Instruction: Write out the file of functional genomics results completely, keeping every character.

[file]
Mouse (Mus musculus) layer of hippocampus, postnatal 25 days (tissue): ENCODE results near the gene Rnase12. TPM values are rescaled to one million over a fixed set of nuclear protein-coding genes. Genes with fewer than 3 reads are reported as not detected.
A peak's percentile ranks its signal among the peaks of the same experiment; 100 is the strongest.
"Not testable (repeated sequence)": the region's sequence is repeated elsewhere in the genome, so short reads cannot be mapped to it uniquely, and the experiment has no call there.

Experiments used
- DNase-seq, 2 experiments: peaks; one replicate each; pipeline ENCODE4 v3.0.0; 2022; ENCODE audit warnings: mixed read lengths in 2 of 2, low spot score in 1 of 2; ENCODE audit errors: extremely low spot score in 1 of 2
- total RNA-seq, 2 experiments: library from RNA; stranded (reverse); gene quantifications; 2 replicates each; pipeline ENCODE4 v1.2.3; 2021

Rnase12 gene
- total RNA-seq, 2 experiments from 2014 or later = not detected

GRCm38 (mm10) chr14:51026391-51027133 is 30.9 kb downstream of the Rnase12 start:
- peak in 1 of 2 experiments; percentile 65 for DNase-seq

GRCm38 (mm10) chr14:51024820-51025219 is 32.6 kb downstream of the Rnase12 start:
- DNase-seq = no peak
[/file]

Mouse (Mus musculus) layer of hippocampus, postnatal 25 days (tissue): ENCODE results near the gene Rnase12. TPM values are rescaled to one million over a fixed set of nuclear protein-coding genes. Genes with fewer than 3 reads are reported as not detected.
A peak's percentile ranks its signal among the peaks of the same experiment; 100 is the strongest.
"Not testable (repeated sequence)": the region's sequence is repeated elsewhere in the genome, so short reads cannot be mapped to it uniquely, and the experiment has no call there.

Experiments used
- DNase-seq, 2 experiments: peaks; one replicate each; pipeline ENCODE4 v3.0.0; 2022; ENCODE audit warnings: mixed read lengths in 2 of 2, low spot score in 1 of 2; ENCODE audit errors: extremely low spot score in 1 of 2
- total RNA-seq, 2 experiments: library from RNA; stranded (reverse); gene quantifications; 2 replicates each; pipeline ENCODE4 v1.2.3; 2021

Rnase12 gene
- total RNA-seq, 2 experiments from 2014 or later = not detected

GRCm38 (mm10) chr14:51026391-51027133 is 30.9 kb downstream of the Rnase12 start:
- peak in 1 of 2 experiments; percentile 65 for DNase-seq

GRCm38 (mm10) chr14:51024820-51025219 is 32.6 kb downstream of the Rnase12 start:
- DNase-seq = no peak